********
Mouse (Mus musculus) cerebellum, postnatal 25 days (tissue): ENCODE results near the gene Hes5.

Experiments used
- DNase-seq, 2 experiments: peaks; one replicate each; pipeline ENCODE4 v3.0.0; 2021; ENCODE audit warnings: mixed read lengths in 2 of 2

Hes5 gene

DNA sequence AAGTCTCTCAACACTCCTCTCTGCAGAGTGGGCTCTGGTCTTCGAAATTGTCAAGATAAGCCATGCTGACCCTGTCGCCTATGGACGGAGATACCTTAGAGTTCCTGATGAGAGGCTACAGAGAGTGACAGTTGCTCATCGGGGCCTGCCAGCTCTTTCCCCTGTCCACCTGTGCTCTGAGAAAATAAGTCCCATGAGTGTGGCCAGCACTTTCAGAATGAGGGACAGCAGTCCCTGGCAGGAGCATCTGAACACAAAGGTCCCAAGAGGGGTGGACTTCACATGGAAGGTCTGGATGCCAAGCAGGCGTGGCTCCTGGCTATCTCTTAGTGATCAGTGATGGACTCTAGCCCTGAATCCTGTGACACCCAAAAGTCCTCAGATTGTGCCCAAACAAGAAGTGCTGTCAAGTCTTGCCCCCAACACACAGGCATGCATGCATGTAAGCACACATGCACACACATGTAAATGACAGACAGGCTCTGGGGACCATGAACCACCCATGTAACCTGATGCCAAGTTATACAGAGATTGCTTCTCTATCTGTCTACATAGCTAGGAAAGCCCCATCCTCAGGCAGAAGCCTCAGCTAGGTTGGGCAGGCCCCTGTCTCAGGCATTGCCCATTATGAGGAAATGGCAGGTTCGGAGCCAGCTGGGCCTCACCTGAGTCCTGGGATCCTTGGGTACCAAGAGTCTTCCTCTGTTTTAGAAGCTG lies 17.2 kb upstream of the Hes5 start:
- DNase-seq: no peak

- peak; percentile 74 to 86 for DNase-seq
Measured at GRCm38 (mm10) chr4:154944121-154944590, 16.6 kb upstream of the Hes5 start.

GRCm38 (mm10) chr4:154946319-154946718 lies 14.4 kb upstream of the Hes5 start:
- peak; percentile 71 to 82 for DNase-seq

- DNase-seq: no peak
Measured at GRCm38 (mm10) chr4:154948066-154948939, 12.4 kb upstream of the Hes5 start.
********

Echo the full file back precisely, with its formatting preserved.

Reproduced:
Mouse (Mus musculus) cerebellum, postnatal 25 days (tissue): ENCODE results near the gene Hes5.

Experiments used
- DNase-seq, 2 experiments: peaks; one replicate each; pipeline ENCODE4 v3.0.0; 2021; ENCODE audit warnings: mixed read lengths in 2 of 2

Hes5 gene

DNA sequence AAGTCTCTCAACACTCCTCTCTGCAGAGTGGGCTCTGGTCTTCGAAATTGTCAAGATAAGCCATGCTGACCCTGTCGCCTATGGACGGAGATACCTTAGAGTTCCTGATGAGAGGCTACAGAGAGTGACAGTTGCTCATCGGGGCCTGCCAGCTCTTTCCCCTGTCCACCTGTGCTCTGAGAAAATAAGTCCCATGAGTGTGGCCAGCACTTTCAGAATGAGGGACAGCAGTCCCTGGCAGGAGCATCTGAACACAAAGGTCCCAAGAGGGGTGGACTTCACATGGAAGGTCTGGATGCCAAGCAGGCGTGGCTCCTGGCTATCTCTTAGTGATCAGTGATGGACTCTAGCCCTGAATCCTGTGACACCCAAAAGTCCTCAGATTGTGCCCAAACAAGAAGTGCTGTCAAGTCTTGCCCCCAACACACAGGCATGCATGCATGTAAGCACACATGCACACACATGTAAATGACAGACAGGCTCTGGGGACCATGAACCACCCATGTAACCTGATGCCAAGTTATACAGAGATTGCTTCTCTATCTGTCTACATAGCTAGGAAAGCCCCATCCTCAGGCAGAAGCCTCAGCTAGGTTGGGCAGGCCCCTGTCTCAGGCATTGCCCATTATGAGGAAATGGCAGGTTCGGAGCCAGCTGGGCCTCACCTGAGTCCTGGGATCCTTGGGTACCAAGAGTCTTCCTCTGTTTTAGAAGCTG lies 17.2 kb upstream of the Hes5 start:
- DNase-seq: no peak

- peak; percentile 74 to 86 for DNase-seq
Measured at GRCm38 (mm10) chr4:154944121-154944590, 16.6 kb upstream of the Hes5 start.

GRCm38 (mm10) chr4:154946319-154946718 lies 14.4 kb upstream of the Hes5 start:
- peak; percentile 71 to 82 for DNase-seq

- DNase-seq: no peak
Measured at GRCm38 (mm10) chr4:154948066-154948939, 12.4 kb upstream of the Hes5 start.